1941 At 20 years old, Stan Musial had the highest batting average at Springfield, Mo., in the Western Association (.379), at Rochester in the International League (.326) and the National League — although he did not have enough at-bats to qualify for the batting title in any of the leagues. In 12 games with the Cardinals after being brought up from Rochester, Musial hit .426 and excelled in the outfield. After Musial had five hits and made several outstanding plays in a doubleheader, manager Jimmy Wilson of the rival Chicago Cubs said, “Nobody can be that good.”
1942 In Musial’s first full season in the big leagues, he helped the Cardinals to their first World Series title in eight years. The Cardinals had to win 106 games to outdistance Brooklyn’s 104, with left fielder Musial catching the final out in the first game of a doubleheader in Chicago. This would be the first of 16 straight .300 seasons for Musial, who had 10 triples to go with his 10 home runs. This would be the first of four pennant-winners Musial would play on in his first four full seasons. He was never on a champion after that, though.
1943 This would be the first of Musial’s seven batting titles as the Cardinals won their second of three straight National League titles — they are the last team to do so. Musial, moved from left field to right field this season, led the National League in four offensive categories — hits (220), doubles (48), triples (20) and average (.357). This season also netted him his first of three Most Valuable Player awards.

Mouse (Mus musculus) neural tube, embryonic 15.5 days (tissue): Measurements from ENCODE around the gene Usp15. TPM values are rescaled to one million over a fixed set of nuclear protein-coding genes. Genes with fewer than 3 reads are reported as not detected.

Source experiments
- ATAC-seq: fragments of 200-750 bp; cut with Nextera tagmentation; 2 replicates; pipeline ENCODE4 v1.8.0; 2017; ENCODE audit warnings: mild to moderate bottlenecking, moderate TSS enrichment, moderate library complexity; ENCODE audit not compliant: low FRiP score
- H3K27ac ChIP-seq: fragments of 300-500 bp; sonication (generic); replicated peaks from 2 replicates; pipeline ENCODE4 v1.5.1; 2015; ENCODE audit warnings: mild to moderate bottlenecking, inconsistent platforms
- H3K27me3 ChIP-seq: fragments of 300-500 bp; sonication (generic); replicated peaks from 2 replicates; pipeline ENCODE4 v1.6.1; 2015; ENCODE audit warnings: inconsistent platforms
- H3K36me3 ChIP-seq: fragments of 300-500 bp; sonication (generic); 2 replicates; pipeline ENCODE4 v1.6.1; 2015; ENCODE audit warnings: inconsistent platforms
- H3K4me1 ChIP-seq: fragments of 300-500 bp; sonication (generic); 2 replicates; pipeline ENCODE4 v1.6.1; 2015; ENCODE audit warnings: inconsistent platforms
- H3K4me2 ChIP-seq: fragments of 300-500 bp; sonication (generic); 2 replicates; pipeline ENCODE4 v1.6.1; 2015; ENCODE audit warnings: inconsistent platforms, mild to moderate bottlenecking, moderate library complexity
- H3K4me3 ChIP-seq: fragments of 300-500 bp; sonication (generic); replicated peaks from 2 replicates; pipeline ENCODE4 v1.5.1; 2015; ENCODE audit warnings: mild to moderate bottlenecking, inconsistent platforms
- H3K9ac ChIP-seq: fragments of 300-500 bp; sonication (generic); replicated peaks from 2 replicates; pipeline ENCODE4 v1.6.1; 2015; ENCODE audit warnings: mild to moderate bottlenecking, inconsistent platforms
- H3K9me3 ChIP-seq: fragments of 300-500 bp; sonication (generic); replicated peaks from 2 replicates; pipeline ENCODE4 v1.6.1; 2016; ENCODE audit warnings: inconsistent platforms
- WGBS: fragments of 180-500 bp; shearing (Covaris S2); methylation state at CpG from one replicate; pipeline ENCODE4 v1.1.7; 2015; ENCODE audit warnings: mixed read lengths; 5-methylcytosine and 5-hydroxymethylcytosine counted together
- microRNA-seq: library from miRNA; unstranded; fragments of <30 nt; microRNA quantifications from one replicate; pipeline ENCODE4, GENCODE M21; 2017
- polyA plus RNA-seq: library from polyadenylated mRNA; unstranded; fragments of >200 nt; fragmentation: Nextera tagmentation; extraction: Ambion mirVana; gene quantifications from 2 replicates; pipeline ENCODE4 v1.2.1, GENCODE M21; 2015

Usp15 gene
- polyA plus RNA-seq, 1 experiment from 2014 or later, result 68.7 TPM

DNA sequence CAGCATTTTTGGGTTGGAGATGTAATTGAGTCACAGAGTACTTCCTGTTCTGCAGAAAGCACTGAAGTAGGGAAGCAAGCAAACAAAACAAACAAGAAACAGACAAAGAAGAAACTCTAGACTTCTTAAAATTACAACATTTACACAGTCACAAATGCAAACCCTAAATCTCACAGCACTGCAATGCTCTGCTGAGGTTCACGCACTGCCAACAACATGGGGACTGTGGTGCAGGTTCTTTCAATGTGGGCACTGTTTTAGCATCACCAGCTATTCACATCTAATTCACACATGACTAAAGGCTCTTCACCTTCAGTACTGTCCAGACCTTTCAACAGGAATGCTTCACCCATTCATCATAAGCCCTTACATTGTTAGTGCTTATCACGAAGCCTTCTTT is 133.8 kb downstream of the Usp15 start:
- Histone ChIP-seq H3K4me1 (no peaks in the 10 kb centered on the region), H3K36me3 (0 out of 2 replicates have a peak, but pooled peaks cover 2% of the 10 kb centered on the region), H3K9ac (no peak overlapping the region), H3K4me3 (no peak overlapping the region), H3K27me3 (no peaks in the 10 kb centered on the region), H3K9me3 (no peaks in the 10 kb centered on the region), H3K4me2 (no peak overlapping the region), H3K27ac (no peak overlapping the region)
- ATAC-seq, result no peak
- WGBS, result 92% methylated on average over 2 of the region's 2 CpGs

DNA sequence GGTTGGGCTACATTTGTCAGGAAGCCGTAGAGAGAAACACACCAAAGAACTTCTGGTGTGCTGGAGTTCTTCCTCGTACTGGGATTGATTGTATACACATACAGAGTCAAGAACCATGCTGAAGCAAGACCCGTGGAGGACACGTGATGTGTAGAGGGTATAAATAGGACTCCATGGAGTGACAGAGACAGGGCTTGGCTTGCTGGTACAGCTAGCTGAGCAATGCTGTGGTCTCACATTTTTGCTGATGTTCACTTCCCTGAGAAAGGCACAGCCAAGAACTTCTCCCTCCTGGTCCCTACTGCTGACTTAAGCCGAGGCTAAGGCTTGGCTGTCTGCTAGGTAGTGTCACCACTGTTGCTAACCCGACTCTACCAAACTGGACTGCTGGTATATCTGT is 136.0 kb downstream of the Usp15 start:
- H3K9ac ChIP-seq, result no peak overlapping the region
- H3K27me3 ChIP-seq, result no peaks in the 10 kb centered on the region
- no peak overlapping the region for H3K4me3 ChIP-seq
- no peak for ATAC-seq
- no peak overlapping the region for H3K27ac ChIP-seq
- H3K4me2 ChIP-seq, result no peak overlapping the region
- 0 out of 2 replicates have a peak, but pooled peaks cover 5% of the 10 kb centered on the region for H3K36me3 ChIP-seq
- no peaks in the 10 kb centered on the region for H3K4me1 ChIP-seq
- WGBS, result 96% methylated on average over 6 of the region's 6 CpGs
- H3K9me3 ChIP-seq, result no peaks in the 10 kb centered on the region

1944 While some of the Cardinals’ stalwarts had gone off to serve in the Armed Forces during World War II, Musial was with the Cardinals one more year before he would leave for the service in 1945. A second straight batting title was within his reach. But center fielder Musial (Terry Moore was in service), who led the league with 51 doubles, suffered a late-season injury in an outfield collision and lost out to Brooklyn’s Dixie Walker by 10 points for the batting crown. A third straight World Series brought Musial and the Cardinals their second Series win in three years as Musial helped the Cardinals beat their Sportsman’s Park landlords, the Browns, in six games.
1945 Did not play. Musial entered the Navy on Jan. 23, 1945, and was initially assigned to non-combat duty at the Naval Training Station in Bainbridge, Md. On ship repair duty at Pearl Harbor later in the year, he was able to play baseball every afternoon in the naval base’s eight-team league. After being granted emergency leave to see his ailing father in January 1946, Musial briefly was assigned to the Philadelphia Navy Yard before honorable discharge from the Navy in March.